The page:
Furthermore, NBA players and coaches love to sound off about the ugly state of American race relations. Yet, they remain curiously quiet about concentration camps and state-sponsored slave labor overseas. The obvious hypocrisy is enough to turn off many fans sick of being called racists in their own homes. However, the problems run deeper than just name-calling. 

When you abandon the competitiveness inherent in the human experience in favor of a manufactured, victimized worldview, you abandon the idea that people possess the self-respect to achieve greatness on their own.

Believing the world is bigoted at its core only guarantees you’ll see and cultivate bigotry at every turn. It’s a self-fulfilling prophecy that begins with self-deception and ends with total disempowerment.

Why do you think leftists are obsessed with oppression and victimization?

For a sports league especially, championing disempowerment is a mortal sin because it contradicts the product itself. Unfortunately, most people instead opt to see their own discontent as a bridge toward a more equitable future.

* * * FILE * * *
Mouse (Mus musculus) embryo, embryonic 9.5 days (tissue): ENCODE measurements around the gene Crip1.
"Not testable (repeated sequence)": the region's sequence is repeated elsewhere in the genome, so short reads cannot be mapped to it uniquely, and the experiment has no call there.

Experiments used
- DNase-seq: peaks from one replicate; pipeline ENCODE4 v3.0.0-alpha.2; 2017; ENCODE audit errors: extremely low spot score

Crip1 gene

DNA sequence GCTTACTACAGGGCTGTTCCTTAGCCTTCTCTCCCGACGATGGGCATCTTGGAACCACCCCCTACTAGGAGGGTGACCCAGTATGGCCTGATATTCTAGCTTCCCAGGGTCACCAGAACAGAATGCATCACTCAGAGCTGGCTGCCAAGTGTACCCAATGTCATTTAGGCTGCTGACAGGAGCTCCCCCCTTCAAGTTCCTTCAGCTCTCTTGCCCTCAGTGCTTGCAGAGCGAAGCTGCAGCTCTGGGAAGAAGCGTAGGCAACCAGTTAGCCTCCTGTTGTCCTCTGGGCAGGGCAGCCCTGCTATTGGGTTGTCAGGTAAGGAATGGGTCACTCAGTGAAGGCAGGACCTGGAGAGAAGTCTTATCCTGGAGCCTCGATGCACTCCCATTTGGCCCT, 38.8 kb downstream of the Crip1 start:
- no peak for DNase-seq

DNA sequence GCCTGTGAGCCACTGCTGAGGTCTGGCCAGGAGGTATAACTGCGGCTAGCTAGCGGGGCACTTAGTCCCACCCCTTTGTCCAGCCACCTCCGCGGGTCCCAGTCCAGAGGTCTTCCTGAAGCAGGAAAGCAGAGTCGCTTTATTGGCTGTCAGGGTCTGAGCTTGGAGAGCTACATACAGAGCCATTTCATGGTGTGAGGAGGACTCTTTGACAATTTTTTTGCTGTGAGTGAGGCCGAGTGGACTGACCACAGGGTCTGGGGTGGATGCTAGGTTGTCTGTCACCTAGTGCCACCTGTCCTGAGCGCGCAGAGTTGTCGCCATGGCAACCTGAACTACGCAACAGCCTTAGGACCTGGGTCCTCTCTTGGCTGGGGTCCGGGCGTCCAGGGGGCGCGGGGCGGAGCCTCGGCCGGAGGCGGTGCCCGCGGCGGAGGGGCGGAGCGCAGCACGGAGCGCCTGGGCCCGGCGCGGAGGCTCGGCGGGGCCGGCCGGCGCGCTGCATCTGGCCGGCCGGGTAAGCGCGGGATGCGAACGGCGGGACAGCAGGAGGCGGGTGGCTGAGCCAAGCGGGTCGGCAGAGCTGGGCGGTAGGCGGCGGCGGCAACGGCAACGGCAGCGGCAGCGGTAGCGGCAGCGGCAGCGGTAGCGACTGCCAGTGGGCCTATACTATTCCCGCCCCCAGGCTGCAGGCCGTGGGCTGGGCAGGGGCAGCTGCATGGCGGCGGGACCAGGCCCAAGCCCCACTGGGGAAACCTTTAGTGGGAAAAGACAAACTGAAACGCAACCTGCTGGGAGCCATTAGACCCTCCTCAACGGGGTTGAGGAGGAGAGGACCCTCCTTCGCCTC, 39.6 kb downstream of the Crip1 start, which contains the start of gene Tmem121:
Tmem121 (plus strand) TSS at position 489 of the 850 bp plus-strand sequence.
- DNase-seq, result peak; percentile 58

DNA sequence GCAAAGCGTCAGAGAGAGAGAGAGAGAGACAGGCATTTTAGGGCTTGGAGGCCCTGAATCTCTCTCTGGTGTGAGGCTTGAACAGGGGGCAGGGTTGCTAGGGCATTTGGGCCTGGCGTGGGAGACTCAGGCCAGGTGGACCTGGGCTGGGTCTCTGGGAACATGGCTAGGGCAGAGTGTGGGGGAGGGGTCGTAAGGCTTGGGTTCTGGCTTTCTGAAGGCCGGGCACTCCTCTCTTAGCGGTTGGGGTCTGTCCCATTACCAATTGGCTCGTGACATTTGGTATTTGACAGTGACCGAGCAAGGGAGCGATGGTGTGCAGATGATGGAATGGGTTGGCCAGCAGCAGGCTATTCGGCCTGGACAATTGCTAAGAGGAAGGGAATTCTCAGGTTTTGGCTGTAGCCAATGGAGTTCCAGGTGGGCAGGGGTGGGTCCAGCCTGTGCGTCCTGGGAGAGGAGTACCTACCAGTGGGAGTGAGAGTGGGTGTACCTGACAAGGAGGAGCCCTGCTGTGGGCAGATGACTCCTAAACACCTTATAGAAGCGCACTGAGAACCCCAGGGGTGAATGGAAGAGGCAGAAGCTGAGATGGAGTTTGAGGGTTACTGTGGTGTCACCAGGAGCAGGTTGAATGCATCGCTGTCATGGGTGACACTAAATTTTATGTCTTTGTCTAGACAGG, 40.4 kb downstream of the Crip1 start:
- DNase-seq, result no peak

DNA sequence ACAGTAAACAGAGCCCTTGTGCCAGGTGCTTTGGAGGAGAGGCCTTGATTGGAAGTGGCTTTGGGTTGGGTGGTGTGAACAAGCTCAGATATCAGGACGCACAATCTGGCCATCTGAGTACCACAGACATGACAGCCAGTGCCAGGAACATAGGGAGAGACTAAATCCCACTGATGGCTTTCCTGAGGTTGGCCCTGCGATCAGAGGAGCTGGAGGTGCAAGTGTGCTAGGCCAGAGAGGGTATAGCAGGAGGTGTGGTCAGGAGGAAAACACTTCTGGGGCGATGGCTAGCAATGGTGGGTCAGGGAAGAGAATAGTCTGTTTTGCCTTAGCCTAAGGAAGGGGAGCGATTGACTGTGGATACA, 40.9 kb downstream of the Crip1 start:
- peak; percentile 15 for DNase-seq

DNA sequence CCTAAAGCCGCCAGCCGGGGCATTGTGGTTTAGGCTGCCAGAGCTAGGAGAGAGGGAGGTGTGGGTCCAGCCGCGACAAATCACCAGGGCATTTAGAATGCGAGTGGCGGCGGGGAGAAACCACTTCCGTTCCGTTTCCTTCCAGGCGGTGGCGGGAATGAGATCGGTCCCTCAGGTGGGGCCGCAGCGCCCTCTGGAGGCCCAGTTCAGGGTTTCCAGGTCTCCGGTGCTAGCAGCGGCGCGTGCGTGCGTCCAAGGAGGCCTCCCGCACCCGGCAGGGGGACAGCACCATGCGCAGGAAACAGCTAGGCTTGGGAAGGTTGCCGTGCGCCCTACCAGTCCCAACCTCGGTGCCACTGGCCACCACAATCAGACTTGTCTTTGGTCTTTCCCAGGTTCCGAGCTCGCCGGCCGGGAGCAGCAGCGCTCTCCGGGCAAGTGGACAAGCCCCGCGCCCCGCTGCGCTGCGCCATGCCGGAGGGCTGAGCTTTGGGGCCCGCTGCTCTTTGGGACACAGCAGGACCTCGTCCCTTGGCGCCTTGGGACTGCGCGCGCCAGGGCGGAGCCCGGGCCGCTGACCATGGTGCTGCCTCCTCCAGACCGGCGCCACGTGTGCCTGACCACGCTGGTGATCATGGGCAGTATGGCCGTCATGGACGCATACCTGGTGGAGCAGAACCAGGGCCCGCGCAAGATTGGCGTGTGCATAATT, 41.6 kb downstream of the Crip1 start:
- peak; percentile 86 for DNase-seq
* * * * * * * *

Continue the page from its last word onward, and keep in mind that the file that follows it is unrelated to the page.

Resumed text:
In the case of the NBA, players and coaches think they’re fighting for the world’s victims. Actually, they’re making their struggles seem existential rather than conquerable, thus weakening them. It’s a headspace that feels progressive, but actually demands adherence to a hierarchy. Ironically, that’s exactly what leftists claim to hate (and what political grifters secretly love).

It’s hard to sell a product based on overcoming adversity while simultaneously telling viewers they’re either victims of oppression or oppressors themselves. The unintended consequence is psychological slavery.

Faux-empowerment and totalitarianism were indeed made for each other. But the NBA thinks they’re championing equality when they fight for the enslavement of identity groups.

Not all fans can verbalize what about the current NBA turns them off, but they know something is amiss. So, they’re making their human spirits heard through abandoning that which makes them feel terrible. 

Ironically enough, this entire downward spiral began with a shift known as the player empowerment movement. The movement reflected changes in many aspects of the business, from contracts and team building to media treatment and international sponsorship. At its heart, though, the movement was a shift from competitiveness to theater.